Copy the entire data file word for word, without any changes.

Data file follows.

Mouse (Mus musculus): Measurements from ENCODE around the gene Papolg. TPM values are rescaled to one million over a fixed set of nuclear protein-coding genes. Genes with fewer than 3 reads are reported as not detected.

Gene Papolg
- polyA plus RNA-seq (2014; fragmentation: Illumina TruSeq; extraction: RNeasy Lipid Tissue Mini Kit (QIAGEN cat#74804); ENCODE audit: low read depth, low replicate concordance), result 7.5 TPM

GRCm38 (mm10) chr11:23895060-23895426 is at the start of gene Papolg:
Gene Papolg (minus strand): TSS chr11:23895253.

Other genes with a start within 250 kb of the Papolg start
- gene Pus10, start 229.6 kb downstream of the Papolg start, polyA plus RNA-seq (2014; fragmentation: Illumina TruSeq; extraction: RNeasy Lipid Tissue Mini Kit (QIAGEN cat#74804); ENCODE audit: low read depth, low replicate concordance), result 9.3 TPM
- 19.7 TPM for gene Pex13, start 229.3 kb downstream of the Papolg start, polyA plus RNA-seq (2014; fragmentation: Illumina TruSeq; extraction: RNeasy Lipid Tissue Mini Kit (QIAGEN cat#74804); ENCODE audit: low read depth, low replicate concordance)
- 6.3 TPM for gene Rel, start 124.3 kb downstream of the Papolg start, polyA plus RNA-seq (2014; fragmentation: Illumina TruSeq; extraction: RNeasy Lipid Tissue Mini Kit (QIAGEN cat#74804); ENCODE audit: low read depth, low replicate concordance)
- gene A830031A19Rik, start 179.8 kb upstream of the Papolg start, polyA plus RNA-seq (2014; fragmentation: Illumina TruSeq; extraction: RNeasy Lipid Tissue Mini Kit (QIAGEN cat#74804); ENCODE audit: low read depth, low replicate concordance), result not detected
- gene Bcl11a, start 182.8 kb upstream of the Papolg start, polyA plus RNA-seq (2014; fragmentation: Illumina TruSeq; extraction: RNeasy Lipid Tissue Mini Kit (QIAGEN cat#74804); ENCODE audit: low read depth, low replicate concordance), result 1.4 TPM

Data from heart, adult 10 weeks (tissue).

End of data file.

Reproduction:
Mouse (Mus musculus): Measurements from ENCODE around the gene Papolg. TPM values are rescaled to one million over a fixed set of nuclear protein-coding genes. Genes with fewer than 3 reads are reported as not detected.

Gene Papolg
- polyA plus RNA-seq (2014; fragmentation: Illumina TruSeq; extraction: RNeasy Lipid Tissue Mini Kit (QIAGEN cat#74804); ENCODE audit: low read depth, low replicate concordance), result 7.5 TPM

GRCm38 (mm10) chr11:23895060-23895426 is at the start of gene Papolg:
Gene Papolg (minus strand): TSS chr11:23895253.

Other genes with a start within 250 kb of the Papolg start
- gene Pus10, start 229.6 kb downstream of the Papolg start, polyA plus RNA-seq (2014; fragmentation: Illumina TruSeq; extraction: RNeasy Lipid Tissue Mini Kit (QIAGEN cat#74804); ENCODE audit: low read depth, low replicate concordance), result 9.3 TPM
- 19.7 TPM for gene Pex13, start 229.3 kb downstream of the Papolg start, polyA plus RNA-seq (2014; fragmentation: Illumina TruSeq; extraction: RNeasy Lipid Tissue Mini Kit (QIAGEN cat#74804); ENCODE audit: low read depth, low replicate concordance)
- 6.3 TPM for gene Rel, start 124.3 kb downstream of the Papolg start, polyA plus RNA-seq (2014; fragmentation: Illumina TruSeq; extraction: RNeasy Lipid Tissue Mini Kit (QIAGEN cat#74804); ENCODE audit: low read depth, low replicate concordance)
- gene A830031A19Rik, start 179.8 kb upstream of the Papolg start, polyA plus RNA-seq (2014; fragmentation: Illumina TruSeq; extraction: RNeasy Lipid Tissue Mini Kit (QIAGEN cat#74804); ENCODE audit: low read depth, low replicate concordance), result not detected
- gene Bcl11a, start 182.8 kb upstream of the Papolg start, polyA plus RNA-seq (2014; fragmentation: Illumina TruSeq; extraction: RNeasy Lipid Tissue Mini Kit (QIAGEN cat#74804); ENCODE audit: low read depth, low replicate concordance), result 1.4 TPM

Data from heart, adult 10 weeks (tissue).